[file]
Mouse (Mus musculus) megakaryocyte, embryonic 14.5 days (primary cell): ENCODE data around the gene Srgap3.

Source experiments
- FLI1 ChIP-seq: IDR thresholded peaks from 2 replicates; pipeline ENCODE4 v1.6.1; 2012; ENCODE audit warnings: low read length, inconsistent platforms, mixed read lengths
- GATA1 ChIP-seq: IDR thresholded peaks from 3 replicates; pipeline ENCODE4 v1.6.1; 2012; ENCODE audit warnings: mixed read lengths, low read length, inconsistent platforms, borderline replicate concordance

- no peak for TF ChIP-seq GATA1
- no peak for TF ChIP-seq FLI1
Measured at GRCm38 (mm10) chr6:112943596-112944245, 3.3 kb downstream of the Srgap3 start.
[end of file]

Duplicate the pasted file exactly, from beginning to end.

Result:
Mouse (Mus musculus) megakaryocyte, embryonic 14.5 days (primary cell): ENCODE data around the gene Srgap3.

Source experiments
- FLI1 ChIP-seq: IDR thresholded peaks from 2 replicates; pipeline ENCODE4 v1.6.1; 2012; ENCODE audit warnings: low read length, inconsistent platforms, mixed read lengths
- GATA1 ChIP-seq: IDR thresholded peaks from 3 replicates; pipeline ENCODE4 v1.6.1; 2012; ENCODE audit warnings: mixed read lengths, low read length, inconsistent platforms, borderline replicate concordance

- no peak for TF ChIP-seq GATA1
- no peak for TF ChIP-seq FLI1
Measured at GRCm38 (mm10) chr6:112943596-112944245, 3.3 kb downstream of the Srgap3 start.